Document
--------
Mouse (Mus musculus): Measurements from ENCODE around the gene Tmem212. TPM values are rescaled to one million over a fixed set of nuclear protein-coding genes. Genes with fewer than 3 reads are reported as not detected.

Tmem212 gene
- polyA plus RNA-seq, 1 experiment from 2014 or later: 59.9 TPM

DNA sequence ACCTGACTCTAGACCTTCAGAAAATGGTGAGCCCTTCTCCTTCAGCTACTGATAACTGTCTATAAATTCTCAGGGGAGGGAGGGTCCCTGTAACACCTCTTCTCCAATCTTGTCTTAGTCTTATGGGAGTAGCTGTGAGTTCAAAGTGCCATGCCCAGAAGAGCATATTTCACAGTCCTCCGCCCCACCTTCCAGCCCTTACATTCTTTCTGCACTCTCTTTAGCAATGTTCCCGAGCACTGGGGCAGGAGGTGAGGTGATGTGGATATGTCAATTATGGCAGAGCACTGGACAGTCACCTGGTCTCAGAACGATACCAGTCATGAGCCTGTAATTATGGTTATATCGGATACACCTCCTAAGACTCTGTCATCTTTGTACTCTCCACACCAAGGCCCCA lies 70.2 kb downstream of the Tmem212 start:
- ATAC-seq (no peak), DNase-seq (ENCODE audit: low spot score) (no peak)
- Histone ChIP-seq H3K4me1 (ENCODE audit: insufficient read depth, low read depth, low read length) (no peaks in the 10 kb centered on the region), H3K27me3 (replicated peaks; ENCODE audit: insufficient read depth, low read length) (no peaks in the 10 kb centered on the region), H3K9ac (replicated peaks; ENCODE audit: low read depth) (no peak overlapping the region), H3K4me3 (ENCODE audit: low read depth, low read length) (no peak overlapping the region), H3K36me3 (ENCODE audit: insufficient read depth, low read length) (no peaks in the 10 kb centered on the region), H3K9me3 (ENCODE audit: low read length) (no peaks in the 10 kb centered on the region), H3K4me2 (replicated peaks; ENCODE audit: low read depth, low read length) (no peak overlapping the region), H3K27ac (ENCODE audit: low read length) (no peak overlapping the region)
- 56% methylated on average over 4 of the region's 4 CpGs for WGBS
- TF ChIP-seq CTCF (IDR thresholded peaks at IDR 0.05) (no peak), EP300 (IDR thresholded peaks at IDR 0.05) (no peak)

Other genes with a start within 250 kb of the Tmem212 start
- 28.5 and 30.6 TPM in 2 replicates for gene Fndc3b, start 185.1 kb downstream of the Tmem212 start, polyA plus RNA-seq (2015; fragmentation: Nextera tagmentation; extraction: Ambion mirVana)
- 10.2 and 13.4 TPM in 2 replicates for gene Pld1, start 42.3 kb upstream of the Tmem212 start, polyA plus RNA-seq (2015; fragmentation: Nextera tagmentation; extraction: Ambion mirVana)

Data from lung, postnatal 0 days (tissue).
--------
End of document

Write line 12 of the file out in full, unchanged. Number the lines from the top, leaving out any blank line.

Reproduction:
Data from lung, postnatal 0 days (tissue).